EP0189546A1 *Nov 23, 1985Aug 6, 1986Gebrüder Sulzer AktiengesellschaftPorous metallic layer for covering at least partly implant surfaces
EP0190422A1 *Nov 28, 1985Aug 13, 1986Gebrüder Sulzer AktiengesellschaftSynthetic plastics endosseous implant
EP0475077A2 *Aug 7, 1991Mar 18, 1992Synthes AG, ChurBone regeneration membrane
EP0504103A1 *Feb 27, 1992Sep 16, 1992Institut Straumann AgMeans for attaching and holding a cover on a jaw bone
GB2056882A * Title not available
GB2142544A * Title not available
SU581935A1 * Title not available
WO1987000419A1 *May 29, 1986Jan 29, 1987Minnesota Mining & MfgSemiabsorbable bone plate spacer
WO1990001955A1 *Aug 16, 1989Mar 8, 1990Geistlich Soehne AgChemical compounds
Referenced by
Citing PatentFiling datePublication dateApplicantTitle
US5730743 *May 3, 1995Mar 24, 1998Eberle Medizintech ElementeSupporting grid
US6350284 *Sep 14, 1998Feb 26, 2002Bionx Implants, OyBioabsorbable, layered composite material for guided bone tissue regeneration
US6395036 *Apr 6, 1999May 28, 2002Isis Innovation LimitedArtificial bones
US6589590Feb 27, 2002Jul 8, 2003Isis Innovation LimitedComposite material and methods of making the same
US6638312Jul 30, 2001Oct 28, 2003Depuy Orthopaedics, Inc.Reinforced small intestinal submucosa (SIS)
US6858042Dec 12, 2000Feb 22, 2005Zimmer Orthobiologics, Inc.Implanted cartilage layer does not sink into the region of the native bone tissue; cartilage layer and the subchondral bone plate of the device have a larger cross section than the bone part; reduced resorbability
US7156804Dec 2, 2002Jan 2, 2007Davol, Inc.Hernia prosthesis
US7160333 *Sep 5, 2003Jan 9, 2007Depuy Orthopaedics, Inc.Reinforced small intestinal submucosa
US7163563Jul 15, 2002Jan 16, 2007Depuy Products, Inc.Unitary surgical device and method
US7201917Jul 15, 2002Apr 10, 2007Depuy Products, Inc.Particles suspended in matrix
US7354627Dec 22, 2004Apr 8, 2008Depuy Products, Inc.Method for organizing the assembly of collagen fibers and compositions formed therefrom
US7361195Jul 15, 2002Apr 22, 2008Depuy Products, Inc.Cartilage repair apparatus and method
US7404819Sep 14, 2000Jul 29, 2008C.R. Bard, Inc.Implantable prosthesis
US7485133Jul 14, 2004Feb 3, 2009Warsaw Orthopedic, Inc.Force diffusion spinal hook
US7513866Oct 29, 2004Apr 7, 2009Depuy Products, Inc.Intestine processing device and associated method
US7569233Apr 20, 2005Aug 4, 2009Depuy Products, Inc.laminating a bioprosthetic device with a synthetic layer positioned between two natural extracellular matrix; soft tissue attachment, reinforcement, reconstruction; small intestine submucosa; tissue repair and regeneration of connective tissue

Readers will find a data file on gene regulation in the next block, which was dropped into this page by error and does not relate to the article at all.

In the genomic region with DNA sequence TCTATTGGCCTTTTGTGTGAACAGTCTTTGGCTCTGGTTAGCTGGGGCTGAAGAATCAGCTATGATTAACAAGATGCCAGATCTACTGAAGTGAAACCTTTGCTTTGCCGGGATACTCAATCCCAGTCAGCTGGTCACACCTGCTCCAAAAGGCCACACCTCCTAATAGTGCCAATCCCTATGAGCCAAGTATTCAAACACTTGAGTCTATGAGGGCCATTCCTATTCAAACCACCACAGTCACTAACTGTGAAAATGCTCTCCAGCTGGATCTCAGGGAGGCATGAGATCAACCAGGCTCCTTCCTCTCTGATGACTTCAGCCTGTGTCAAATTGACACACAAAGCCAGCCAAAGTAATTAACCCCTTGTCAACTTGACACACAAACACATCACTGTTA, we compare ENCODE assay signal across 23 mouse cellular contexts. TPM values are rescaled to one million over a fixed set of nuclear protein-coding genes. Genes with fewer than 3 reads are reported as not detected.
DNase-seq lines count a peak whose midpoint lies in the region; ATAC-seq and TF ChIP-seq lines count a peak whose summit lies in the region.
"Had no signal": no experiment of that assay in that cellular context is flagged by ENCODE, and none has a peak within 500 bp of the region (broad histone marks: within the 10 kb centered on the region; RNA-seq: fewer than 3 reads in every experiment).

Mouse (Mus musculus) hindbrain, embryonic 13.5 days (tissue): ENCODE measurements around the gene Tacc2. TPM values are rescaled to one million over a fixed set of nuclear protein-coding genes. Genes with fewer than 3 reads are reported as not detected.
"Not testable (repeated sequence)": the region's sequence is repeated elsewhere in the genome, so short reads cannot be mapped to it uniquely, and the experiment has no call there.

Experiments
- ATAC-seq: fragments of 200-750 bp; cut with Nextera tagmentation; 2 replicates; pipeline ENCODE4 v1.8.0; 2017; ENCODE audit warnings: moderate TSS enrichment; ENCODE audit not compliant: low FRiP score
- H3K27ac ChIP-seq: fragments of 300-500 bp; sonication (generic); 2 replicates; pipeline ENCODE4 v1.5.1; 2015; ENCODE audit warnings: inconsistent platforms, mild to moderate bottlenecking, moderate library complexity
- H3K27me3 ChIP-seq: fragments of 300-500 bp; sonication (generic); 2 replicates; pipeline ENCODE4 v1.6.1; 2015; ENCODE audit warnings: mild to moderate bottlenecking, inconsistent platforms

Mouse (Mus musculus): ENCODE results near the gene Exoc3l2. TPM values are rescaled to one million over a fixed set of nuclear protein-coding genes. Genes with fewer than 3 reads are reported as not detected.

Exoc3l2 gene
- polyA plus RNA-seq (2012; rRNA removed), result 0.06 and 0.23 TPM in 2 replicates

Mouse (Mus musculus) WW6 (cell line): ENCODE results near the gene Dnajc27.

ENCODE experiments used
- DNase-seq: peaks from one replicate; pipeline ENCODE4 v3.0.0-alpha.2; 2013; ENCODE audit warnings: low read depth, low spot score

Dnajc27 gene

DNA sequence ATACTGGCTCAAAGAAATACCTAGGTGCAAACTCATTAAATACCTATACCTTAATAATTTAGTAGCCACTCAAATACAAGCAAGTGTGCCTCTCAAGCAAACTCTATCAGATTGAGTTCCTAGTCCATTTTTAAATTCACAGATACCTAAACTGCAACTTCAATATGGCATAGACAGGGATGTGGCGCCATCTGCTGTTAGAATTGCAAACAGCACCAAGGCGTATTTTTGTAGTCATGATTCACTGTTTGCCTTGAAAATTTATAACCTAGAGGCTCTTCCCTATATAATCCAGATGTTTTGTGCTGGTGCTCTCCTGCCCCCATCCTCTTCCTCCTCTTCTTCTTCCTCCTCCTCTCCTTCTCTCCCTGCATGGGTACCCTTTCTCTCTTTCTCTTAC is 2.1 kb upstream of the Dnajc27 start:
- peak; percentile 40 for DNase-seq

US7595062Jul 28, 2005Sep 29, 2009Depuy Products, Inc.Orthopedic implant of self-assembled porous structure comprising a collagen type I matrix in its native alpha-helical structure, and a sheet of naturally occurring submucosal matrix secured thereto; sponge as scaffold for tissue repair
US7799089Oct 10, 2006Sep 21, 2010Depuy Orthopaedics, Inc.Reinforced small intestinal submucosa
US7819918 *Dec 29, 2003Oct 26, 2010Depuy Products, Inc.Implantable tissue repair device
US7871440Dec 11, 2006Jan 18, 2011Depuy Products, Inc.Unitary surgical device and method
US7914808Jul 15, 2002Mar 29, 2011Depuy Products, Inc.Hybrid biologic/synthetic porous extracellular matrix scaffolds
US8012205Jul 15, 2002Sep 6, 2011Depuy Products, Inc.Cartilage repair and regeneration device
US8025896Jul 15, 2002Sep 27, 2011Depuy Products, Inc.Suspending pieces of a natural occurring extracellular tissue in a liquid and freeze drying for usage as repairing or regenerating body tissue; implantable
US8092529Jul 15, 2002Jan 10, 2012Depuy Products, Inc.Meniscus regeneration device
US8182545Jul 10, 2008May 22, 2012C.R. Bard, Inc.Implantable prosthesis
US8337537Jul 15, 2002Dec 25, 2012Depuy Products, Inc.Device from naturally occurring biologically derived materials
US8366787Jun 14, 2002Feb 5, 2013Depuy Products, Inc.Hybrid biologic-synthetic bioabsorbable scaffolds
US8435305Aug 31, 2010May 7, 2013Zimmer, Inc.Osteochondral graft delivery device and uses thereof
US8486116Jan 8, 2010Jul 16, 2013Biomet Manufacturing Ring CorporationVariable angle locking screw
US8728129Jan 7, 2011May 20, 2014Biomet Manufacturing, LlcVariable angled locking screw
US8753406Apr 2, 2013Jun 17, 2014Zimmer Inc.Osteochondral graft delivery device and uses thereof
US8801725Mar 10, 2008Aug 12, 2014Zimmer Orthobiologics, Inc.Instruments and methods used when repairing a defect on a tissue surface
USRE41286Jan 28, 2005Apr 27, 2010Zimmer Orthobiologics, Inc.cartilage regeneration and repair product that induces cell ingrowth into a bioresorbable material and cell differentiation into cartilage tissue; comprises at least one TGF beta protein and at least one bone morphogenetic protein
USRE43714Dec 12, 2000Oct 2, 2012Zimmer Orthobiologics, Inc.Preparation for repairing cartilage defects or cartilage/bone defects in human or animal joints
EP1498089A1 *Dec 12, 2000Jan 19, 2005Zimmer GmbHPreparation for repairing cartilage defects or cartilage/bone defects in human or animal joints
WO2001043667A1 *Dec 12, 2000Jun 21, 2001Margarete AkensPreparation for repairing cartilage defects or cartilage/bone defects in human or animal joints
WO2003007847A1 *Jul 15, 2002Jan 30, 2003Laura Jean BrownHybrid biologic-synthetic bioabsorable scaffolds
Legal Events
DateCodeEventDescription
Feb 24, 2009FPExpired due to failure to pay maintenance fee
Effective date: 20090107
Jan 7, 2009LAPSLapse for failure to pay maintenance fees
Jul 14, 2008REMIMaintenance fee reminder mailed
Jun 29, 2004FPAYFee payment
Year of fee payment: 8
Jul 6, 2000FPAYFee payment
Year of fee payment: 4